Washington, DC – “Each year, on October 11, the LGBT community marks the anniversary of the 1987 National March on Washington for Lesbian and Gay Rights, by celebrating National Coming Out Day. As a black gay man, I know how difficult coming out can be. I also know how important it is to be open and honest about who you are and who you love. For much of our history, the LGBT community was relegated to the proverbial closet, unable or unwilling to live in the open. That all changed when a group of drag queens fought back against police brutality one summer night in New York City. Gays and lesbians across the country realized that no one was going to hand them equality, they’d have to demand it. And the best way to fight hate was to live and love openly.
“I came out for the first time in 1997. But, like so many gay men, I’ve had to come out on twice. In 2003, I was diagnosed with HIV. Coming out to my friends and family about my HIV status was just as difficult, and no less important, as telling them that I am gay, especially after promising my parents that I would keep myself safe and healthy. I am lucky to have family and friends that continue to love me unconditionally. It is very difficult to manage this disease without the support of your loved ones. But I took that risk and came out both times, because just as living as an openly gay man is the best way to combat homophobia, being open about my HIV status is critical to combating the stigma that surrounds this disease.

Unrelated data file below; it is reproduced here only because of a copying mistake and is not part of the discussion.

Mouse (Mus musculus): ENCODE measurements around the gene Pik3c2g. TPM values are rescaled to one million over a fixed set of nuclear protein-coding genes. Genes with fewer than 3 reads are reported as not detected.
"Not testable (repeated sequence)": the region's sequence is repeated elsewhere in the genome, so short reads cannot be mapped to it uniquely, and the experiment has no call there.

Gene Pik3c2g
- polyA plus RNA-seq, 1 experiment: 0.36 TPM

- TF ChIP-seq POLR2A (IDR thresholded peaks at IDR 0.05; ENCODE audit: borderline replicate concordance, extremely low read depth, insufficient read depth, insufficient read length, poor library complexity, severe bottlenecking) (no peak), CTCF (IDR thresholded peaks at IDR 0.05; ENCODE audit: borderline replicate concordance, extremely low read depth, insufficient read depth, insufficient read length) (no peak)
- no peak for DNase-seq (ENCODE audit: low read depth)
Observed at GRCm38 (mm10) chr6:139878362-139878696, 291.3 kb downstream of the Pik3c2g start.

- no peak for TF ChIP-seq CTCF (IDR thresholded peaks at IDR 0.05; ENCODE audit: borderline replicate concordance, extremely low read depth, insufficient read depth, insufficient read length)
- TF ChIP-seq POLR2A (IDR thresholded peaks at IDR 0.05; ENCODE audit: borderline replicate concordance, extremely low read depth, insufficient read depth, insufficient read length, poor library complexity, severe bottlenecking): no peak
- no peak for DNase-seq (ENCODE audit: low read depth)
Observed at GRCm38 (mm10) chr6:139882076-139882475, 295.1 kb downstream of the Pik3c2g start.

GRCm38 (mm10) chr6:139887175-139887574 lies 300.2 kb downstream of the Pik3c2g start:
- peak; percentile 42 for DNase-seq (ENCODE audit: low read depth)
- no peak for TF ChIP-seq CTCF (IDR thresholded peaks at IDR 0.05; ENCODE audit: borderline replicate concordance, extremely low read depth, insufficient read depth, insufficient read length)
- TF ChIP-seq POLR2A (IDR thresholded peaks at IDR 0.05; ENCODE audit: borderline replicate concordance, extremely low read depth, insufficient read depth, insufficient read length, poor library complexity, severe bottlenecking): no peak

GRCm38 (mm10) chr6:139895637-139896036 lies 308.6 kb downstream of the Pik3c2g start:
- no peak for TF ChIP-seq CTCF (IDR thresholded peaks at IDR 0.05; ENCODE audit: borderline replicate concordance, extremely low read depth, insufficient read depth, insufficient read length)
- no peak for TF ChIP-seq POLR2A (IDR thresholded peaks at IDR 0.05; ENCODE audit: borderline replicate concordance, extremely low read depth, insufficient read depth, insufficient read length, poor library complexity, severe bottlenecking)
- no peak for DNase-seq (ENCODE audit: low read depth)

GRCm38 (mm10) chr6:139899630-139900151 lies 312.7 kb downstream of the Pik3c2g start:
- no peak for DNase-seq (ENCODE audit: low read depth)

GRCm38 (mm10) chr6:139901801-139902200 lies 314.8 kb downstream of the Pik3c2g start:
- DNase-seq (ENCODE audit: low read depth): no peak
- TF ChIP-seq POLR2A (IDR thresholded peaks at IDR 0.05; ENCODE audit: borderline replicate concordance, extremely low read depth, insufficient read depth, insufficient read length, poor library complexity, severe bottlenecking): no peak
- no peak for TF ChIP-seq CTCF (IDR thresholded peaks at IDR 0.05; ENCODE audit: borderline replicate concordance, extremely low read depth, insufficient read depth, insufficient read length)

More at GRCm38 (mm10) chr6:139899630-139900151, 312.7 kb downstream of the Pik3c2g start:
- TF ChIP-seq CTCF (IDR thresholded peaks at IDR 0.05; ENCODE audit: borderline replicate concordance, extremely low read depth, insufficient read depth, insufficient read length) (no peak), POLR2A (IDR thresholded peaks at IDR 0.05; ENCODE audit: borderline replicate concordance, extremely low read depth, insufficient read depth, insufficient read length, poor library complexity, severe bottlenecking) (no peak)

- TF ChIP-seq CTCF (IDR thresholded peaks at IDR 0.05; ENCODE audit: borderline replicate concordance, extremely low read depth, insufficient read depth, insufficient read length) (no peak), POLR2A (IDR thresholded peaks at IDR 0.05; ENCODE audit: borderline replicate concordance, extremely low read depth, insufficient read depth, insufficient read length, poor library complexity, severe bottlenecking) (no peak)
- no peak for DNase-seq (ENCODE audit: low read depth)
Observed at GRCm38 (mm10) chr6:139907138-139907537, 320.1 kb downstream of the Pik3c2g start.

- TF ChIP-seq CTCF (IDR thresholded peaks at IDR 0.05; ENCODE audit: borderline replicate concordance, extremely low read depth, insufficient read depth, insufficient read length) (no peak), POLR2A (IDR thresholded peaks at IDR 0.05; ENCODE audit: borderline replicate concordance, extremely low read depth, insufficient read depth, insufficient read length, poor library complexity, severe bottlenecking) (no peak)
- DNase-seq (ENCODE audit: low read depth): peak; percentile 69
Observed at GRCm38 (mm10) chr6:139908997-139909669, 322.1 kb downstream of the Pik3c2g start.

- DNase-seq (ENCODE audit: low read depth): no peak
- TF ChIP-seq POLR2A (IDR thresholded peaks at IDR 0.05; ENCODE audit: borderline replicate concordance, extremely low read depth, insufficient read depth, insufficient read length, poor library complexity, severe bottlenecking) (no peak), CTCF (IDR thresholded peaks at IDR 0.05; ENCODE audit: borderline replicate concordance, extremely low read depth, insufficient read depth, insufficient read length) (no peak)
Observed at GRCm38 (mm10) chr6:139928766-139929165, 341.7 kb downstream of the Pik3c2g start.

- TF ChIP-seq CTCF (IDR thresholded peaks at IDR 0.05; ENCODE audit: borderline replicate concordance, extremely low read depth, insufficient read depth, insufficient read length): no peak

“The stigma surrounding homosexuality and HIV go hand in hand. Fear of being “outed” about either too often prevents individuals from being tested or seeking care and treatment. The irony is that much of the current gay rights movement owes its existence to HIV/AIDS. As the epidemic ravaged gay men in the 1980s, with little to no response from the government, the LGBT community stood up and demanded action. Gay men came out in droves, and the lesbian and transgender communities were by their sides. The government may not have been concerned with a disease that mainly affected gay men, but because these brave individuals came out, the public saw the face of AIDS, and it looked like their brothers and their sons.
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